DEVILDRIVER – Devildriver

DEVILDRIVER - Devildriver


Road Runner Records
Release date: October 28, 2003

User Review
0/10 (0 votes)

Dez Fafara (ex-Coal Chamber) is back with a new band: DevilDriver! Judging by Fafara’s name, you’d probably guess they played marches or fanfare music or something, but that’s surprisingly enough not the case. Instead, it’s Death Metal of a relatively brutal kind that’s on the menu, and in all reality, it doesn’t taste all that bad! At least it tastes much better than coal … of course coal tablets are very effective if you’ve got a stomach ache … but you know they’re pretty ugly and have been known to leave some bad stains on your clothes if you spill them! Oh well…

How about the album then? Well, there are both positives and negatives, I’d say. There’s some serious aggression on display here – this is a working-class-band-fighting-upwards album – and the boys seem so confident and true to their cause that it works very well. However, they still they lack a bit in the song writing department.

There’re some real highlights in this album, though. “What Does it Take To Be A Man,” for example, is a groove-masters delight, and every Metalhead out there who sometimes feels frustrated with government, authorities, and the like should have a listen to this one. “I Could Care Less,” with its cool guitar theme, and the mighty “The Mountain” are definite other highlights. When I heard “Die” performed live I thought it was messy and repetitive, but the recorded version works much better. Dez’s vocals sound great on the studio version of “Die,” and throughout the whole album, actually, because he’s got just the right attitude going.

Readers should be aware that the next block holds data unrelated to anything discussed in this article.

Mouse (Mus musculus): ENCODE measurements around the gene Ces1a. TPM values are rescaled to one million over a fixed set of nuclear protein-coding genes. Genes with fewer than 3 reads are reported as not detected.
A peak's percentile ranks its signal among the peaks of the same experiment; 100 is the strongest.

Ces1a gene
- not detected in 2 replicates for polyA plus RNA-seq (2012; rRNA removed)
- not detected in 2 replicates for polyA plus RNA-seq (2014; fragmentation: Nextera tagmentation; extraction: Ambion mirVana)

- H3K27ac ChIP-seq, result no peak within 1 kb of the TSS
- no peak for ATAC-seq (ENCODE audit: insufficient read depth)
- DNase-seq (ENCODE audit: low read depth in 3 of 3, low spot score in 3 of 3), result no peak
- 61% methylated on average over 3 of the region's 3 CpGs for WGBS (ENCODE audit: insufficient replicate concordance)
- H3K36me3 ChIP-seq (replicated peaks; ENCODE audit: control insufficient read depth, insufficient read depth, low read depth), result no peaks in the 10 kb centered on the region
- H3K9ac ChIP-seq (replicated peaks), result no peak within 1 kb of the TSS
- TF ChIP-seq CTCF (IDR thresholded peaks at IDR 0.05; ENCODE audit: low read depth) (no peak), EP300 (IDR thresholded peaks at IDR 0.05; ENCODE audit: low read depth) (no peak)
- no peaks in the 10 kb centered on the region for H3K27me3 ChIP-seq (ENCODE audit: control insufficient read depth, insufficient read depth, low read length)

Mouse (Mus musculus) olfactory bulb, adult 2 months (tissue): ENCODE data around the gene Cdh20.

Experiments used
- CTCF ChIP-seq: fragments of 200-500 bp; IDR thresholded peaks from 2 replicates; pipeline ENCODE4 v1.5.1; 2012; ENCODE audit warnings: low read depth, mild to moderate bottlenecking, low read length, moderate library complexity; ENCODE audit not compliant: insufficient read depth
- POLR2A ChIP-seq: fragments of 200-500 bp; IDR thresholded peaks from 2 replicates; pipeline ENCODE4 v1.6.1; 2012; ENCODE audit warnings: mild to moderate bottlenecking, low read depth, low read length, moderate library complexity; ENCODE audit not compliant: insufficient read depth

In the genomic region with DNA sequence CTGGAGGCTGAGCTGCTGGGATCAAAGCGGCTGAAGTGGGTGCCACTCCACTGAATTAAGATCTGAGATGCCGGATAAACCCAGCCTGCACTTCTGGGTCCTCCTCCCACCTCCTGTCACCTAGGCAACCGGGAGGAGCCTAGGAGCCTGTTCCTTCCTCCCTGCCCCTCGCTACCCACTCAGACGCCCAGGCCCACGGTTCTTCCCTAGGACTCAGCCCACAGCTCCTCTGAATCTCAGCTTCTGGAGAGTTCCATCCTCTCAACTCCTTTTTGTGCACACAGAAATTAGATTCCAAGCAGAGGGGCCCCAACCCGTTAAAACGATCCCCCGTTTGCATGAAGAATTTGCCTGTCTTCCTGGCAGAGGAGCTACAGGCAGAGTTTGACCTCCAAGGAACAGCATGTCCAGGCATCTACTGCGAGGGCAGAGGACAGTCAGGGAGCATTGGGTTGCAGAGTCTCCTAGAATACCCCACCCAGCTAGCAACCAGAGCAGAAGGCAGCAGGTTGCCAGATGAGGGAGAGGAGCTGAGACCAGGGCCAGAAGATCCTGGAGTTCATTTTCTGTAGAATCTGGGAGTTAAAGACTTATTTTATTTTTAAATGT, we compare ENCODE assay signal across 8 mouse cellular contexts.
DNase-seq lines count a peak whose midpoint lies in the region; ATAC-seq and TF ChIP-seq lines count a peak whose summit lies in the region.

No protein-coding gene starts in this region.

The band seems tight too, although there is little “spectacular” stuff going on. The solos are in the Slayer vein — with more focus on aggression than musicianship — and they really don’t work very well. The riffing is a bit variable too – “Nothing’s Wrong” stands out as the song with 2004’s worst main riff (so far) – but there’s some cool stuff going on later in the album to make up for it. Getting the right groove down is essential in this style of music, and to a certain extent these lads manage to do just that.

Lyrically, these backyard babies are not pretending to be the next Wilde or Poe, but the simplicity works pretty well. “This is the last great hate song,” Dez screams in “Die,” and it actually sounds like he means it.

All in all, this is a promising effort indeed, and Dez Fafara proves there still is use for him in the music business (as mentioned, I have no idea if there was use for him before, as I had not heard of him before I got this album, but the sentence sounded cool and very journalistic). It’s not the beginning of the Fourth Reich, but if aggression’s your bag, you can always stuff this album in it (haha)!


  • Torgeir P. Krokfjord

    Torgeir was a reviewer here at Metal Express Radio. After hearing Malmsteen's "Vengeance" on a guitar mag CD at the age of 12 or 13, he began doing hopeless interpretations of Yngwie licks and it just took off from there. After shorter stints at other zines he was snatched to Metal Express Radio in 2003. Alongside Yngwie, Savatage, WASP, Symphony X, Blind Guardian, Emperor, Arch Enemy, In Flames, Opeth, Motörhead, Manowar, and Queensrÿche are a quick list of musical faves. Torgeir is also guitarist in the Heavy/Prog/Thrash outfit Sarpedon.

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